Originally broadcast at 2 p.m. ET Monday, July 25, 2022.
Professor Sherman J. Clark graduated from the Harvard Law School and practiced with the law firm of Kirkland and Ellis before joining the faculty of the Michigan Law School. He teaches courses on torts, evidence, and legal ethics. Clark’s current research focuses on the connections between politics, law, character, and well-being. He believes that legal and political rules, practices, and rhetoric play an indirect but significant role in making us who we are as individuals and citizens; and that in turn plays a role in whether and how we and our communities thrive. He thus seeks to identify and call attention to unrecognized or unacknowledged ways in which law and politics may construct or influence our character and our capacity to thrive and meet the demands of democratic citizenship. In this vein, drawing on classical philosophy, modern psychology, political theory, literature, and law, he has written about institutions and practices ranging from direct democracy to the jury to criminal procedure.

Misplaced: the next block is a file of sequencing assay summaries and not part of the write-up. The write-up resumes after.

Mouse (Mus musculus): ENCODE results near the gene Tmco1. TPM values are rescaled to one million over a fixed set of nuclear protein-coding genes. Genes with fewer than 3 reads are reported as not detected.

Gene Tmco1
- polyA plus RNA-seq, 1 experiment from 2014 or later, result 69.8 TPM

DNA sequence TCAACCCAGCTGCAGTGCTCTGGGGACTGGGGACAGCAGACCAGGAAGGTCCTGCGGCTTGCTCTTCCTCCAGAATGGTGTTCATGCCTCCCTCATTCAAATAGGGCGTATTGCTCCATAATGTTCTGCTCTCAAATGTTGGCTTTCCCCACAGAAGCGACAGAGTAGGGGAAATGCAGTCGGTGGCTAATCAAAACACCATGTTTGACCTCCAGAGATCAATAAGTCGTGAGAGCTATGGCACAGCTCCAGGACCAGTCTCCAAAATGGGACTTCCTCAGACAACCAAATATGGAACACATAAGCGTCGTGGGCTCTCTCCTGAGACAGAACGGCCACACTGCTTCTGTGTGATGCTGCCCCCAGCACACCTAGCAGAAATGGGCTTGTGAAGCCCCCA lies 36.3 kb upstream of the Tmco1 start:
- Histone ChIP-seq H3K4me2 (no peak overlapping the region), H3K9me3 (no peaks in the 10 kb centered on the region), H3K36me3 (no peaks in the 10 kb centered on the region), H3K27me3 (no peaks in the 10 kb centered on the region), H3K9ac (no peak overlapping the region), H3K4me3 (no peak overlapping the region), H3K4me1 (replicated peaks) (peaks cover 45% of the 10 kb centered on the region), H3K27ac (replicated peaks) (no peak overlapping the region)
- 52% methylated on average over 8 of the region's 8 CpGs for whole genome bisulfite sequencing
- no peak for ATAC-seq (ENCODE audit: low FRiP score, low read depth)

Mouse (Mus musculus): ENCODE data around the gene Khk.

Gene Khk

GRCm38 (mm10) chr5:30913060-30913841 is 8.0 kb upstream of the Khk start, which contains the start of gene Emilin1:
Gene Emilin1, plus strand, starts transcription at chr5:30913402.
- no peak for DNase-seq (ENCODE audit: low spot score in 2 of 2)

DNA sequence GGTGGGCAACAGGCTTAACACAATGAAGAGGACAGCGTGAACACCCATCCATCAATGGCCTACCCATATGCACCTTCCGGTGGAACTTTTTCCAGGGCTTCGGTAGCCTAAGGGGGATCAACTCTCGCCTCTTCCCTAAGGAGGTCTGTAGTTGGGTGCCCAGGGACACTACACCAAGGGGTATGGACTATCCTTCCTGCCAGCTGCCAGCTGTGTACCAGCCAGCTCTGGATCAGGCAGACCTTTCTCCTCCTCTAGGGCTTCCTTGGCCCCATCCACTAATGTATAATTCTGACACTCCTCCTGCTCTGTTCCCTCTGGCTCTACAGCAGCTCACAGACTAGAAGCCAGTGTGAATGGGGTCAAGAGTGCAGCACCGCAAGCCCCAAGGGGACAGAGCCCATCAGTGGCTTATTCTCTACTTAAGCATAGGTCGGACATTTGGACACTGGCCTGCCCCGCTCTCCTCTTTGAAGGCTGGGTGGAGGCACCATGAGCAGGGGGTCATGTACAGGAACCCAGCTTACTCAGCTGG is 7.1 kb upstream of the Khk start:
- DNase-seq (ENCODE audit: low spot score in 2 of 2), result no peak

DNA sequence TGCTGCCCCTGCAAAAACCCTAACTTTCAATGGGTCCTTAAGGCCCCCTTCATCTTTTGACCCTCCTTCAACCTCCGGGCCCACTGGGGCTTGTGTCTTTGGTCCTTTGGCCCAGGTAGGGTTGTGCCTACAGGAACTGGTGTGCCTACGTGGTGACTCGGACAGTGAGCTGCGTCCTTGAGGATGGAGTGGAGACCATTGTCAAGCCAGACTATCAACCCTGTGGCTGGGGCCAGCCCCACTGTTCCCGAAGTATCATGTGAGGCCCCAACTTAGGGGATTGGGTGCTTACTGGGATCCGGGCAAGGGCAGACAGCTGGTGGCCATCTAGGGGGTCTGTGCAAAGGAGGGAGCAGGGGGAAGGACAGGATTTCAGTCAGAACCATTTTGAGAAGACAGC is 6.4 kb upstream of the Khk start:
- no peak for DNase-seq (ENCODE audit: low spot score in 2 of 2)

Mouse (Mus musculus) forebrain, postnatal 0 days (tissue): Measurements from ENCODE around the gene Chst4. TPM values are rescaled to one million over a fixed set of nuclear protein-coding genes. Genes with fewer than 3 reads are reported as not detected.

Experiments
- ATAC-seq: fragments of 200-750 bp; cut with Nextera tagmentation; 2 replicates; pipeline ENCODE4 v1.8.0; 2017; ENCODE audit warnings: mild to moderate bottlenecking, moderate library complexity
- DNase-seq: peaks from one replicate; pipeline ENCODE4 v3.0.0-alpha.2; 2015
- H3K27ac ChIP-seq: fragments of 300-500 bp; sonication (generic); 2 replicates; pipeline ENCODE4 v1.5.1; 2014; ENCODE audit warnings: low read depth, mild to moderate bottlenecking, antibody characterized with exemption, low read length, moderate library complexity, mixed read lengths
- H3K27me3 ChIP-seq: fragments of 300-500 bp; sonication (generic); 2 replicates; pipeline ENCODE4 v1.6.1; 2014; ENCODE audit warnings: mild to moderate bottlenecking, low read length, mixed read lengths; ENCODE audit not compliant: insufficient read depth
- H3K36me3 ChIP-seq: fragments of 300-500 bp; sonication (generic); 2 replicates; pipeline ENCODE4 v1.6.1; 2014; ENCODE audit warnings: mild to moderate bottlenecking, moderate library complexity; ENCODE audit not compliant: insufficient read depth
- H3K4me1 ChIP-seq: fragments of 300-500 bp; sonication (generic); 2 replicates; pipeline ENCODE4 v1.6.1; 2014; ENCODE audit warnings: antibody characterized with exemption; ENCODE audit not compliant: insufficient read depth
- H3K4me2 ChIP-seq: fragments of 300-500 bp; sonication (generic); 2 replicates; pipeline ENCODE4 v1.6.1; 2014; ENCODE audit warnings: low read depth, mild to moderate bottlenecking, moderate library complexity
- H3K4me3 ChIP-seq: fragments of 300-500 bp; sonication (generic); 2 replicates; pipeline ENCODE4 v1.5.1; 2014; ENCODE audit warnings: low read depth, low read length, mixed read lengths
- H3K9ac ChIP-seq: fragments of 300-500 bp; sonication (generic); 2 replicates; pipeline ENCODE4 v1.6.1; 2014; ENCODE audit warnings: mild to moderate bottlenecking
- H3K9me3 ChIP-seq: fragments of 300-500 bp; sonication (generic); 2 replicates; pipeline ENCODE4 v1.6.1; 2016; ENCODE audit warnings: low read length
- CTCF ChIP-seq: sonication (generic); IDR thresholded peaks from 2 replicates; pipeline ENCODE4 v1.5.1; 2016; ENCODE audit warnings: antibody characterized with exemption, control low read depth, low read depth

About Chautauqua Institution: Chautauqua Institution is a community on the shores of Chautauqua Lake in southwestern New York state that comes alive each summer with a unique mix of fine and performing arts, lectures, interfaith worship and programs, and recreational activities. As a community, we celebrate, encourage and study the arts and treat them as integral to all of learning, and we convene the critical conversations of the day to advance understanding through civil dialogue. CHQ Assembly is the online expression of Chautauqua Institution's mission.